4) Go back to the council (different office) to claim your refund.

Progress report later.

Thursday, 6 March 2008

Some 4x4 trucks

So this isn't totally Land Rover related, but we do stop and look at old trucks.

And they are 4x4s.

So here are a few pix.

Seen today, a German truck with a winch and a half.

And a nice little escape hatch in the roof. So cool.

We saw a similar truck two or three years ago down the beach. The guy only stayed one night because he got hassle from the police.

His truck was from East Germany and this one looked pretty similar.

From last summer, the Bedford truck that we helped get back on the road.

And a Unimog spotted down the beach last year too.

Oh and finally, a Land Rover - of course. Seen in Gib. Right hand drive - looks like an ex-mil ambulance. Kiwi or Aus? by the look of the brush bar.

ETA: Thanks to Stu for pointing out that "it looks like a Marshall-bodied ambulance which was the standard military ambulance of the time, and those brush bars were common on Landy fire tenders (TACR1) of the same era, so I'd say it's from this side of the globe."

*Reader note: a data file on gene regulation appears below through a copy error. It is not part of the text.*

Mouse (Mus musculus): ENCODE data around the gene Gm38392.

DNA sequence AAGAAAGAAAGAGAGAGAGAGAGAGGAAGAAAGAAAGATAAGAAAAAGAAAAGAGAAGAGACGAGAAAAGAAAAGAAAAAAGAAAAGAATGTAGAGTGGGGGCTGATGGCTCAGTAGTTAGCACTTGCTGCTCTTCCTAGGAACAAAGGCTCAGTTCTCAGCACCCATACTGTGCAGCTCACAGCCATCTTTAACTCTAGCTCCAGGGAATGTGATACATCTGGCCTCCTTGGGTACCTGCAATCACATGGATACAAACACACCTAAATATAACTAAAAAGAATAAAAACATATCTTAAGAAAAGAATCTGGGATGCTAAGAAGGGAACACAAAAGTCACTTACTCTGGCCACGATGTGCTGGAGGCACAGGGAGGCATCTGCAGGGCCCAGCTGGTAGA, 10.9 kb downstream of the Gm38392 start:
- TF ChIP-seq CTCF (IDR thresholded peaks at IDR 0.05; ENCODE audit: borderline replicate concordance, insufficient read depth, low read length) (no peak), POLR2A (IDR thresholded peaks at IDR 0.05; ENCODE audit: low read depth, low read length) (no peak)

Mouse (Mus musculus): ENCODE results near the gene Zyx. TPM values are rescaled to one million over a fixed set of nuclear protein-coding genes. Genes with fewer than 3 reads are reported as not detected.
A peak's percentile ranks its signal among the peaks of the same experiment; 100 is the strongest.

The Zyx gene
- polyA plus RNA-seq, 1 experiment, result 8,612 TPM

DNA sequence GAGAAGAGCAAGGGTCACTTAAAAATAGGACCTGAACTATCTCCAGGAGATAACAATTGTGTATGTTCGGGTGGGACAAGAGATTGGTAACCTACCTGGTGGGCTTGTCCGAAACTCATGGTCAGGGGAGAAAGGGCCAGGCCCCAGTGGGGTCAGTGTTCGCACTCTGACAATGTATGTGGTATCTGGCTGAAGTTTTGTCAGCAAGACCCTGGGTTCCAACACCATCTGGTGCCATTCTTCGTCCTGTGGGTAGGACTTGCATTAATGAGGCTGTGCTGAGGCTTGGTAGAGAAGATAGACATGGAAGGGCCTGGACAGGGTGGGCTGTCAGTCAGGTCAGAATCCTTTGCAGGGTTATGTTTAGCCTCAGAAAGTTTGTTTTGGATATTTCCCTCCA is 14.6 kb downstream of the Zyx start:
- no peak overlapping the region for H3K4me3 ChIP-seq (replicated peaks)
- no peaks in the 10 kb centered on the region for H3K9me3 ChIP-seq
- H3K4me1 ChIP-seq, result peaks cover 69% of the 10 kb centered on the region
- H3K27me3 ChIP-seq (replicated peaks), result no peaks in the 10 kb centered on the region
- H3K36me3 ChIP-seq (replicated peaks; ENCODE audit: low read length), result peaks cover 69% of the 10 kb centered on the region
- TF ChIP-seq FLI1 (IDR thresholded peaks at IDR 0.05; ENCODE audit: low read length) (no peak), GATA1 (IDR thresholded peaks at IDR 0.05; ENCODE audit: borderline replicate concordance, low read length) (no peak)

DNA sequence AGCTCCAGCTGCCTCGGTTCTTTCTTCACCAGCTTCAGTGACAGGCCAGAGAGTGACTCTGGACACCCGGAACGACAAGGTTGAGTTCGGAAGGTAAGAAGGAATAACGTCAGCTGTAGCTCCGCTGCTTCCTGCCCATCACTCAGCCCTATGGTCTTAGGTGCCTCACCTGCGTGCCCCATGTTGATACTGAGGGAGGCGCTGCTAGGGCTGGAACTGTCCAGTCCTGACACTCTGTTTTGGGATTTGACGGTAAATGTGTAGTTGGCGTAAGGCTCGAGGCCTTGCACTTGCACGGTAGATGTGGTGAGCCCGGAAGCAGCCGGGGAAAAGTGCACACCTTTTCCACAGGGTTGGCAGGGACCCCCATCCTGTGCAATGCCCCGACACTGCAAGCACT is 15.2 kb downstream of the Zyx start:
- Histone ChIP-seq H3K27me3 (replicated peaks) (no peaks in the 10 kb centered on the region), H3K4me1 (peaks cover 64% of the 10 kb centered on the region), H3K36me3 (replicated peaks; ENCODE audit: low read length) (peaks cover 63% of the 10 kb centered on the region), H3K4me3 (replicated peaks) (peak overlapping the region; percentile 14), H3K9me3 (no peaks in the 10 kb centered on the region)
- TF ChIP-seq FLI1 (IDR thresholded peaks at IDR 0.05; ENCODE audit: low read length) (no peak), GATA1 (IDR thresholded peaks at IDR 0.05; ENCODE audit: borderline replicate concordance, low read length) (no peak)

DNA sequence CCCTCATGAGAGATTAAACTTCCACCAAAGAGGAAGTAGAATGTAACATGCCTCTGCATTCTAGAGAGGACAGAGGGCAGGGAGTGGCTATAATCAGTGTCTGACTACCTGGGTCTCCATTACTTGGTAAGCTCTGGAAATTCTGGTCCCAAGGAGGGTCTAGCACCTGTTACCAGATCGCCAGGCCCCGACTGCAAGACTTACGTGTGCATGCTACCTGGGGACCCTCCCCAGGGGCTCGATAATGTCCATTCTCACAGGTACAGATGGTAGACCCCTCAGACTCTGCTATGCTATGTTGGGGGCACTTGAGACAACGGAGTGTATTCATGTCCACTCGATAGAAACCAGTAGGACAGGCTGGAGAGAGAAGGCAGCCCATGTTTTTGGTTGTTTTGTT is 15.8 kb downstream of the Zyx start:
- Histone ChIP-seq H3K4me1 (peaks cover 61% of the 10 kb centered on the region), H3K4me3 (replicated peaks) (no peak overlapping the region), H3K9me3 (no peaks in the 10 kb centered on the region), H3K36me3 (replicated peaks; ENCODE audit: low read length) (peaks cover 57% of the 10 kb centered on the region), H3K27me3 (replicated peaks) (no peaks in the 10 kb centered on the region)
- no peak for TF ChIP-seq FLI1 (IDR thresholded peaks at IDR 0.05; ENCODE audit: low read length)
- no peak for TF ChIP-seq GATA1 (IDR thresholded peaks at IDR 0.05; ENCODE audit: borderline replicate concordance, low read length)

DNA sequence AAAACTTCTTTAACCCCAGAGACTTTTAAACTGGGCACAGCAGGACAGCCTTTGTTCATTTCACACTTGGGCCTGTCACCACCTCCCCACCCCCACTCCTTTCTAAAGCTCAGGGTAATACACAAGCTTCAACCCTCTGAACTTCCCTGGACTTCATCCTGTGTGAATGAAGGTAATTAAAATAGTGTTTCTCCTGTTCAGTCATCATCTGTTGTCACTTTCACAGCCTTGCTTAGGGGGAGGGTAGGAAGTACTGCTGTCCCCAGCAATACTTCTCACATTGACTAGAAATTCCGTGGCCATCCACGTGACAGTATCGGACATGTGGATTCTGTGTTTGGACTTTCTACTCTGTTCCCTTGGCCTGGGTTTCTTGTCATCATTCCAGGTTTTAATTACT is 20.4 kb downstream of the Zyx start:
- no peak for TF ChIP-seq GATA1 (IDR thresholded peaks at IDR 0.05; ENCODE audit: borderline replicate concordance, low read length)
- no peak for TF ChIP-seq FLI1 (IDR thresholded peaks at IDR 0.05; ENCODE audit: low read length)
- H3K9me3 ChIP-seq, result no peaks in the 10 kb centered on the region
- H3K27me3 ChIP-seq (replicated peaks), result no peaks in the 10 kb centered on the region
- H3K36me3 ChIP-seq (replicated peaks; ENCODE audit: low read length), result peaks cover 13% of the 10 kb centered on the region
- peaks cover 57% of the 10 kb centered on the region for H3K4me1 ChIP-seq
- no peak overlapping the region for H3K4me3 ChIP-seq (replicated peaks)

I think you are right Stu. Apart from anything else it is a long time since Adrian was in Aus (and me too), so anything he saw could well have come from the UK in the first place. However I have had a little lookie at the brush bars on the TACR1s, and you are spot on with that - they are exactly the same. Maybe it came from a TACR1 on the Gib airfield?

And thanks for doing the research for me that I didn't bother to do! Cheers mate.

Sunday, 2 March 2008

Air filter

Adrian wasn't looking forward to cleaning out the air filter.

He'd been promising to do it since before Christmas but it seems it was one of those dirty jobs he doesn't like doing.

Lesson One Adrian. Have Land Rover - get dirty.

Anyway, he finally promised that he really really would do it yesterday. And he did. He didn't even get very dirty.

Step 1
Unbolt from housing. The bolts were tight but not too difficult to undo. Take out, and give the hinges a quick spray.

Step 2
The bolt on the top of the element cover had been overtightened and needed a shifting spanner to undo it. Take element out, wipe Spanish campo dust off the element and the housing with cloth.

Step 3
Put back together.

Pretty simple really.

Part details
Mann filter no C14179/1 - the same as for a Land Rover Series III 109 3.5 V8.

Taking it out

That didn't take long

A quick spray of the hinges

Clean element and clean housing

Element, housing and hose

Putting the element back

Screwing the butterfly bolt back

Fitting the top

Screwing the butterfly bolt on the top

All back together in the housing

Putting it back in the bay

Hose connected back up

Last step - tightening up the butterfly bolts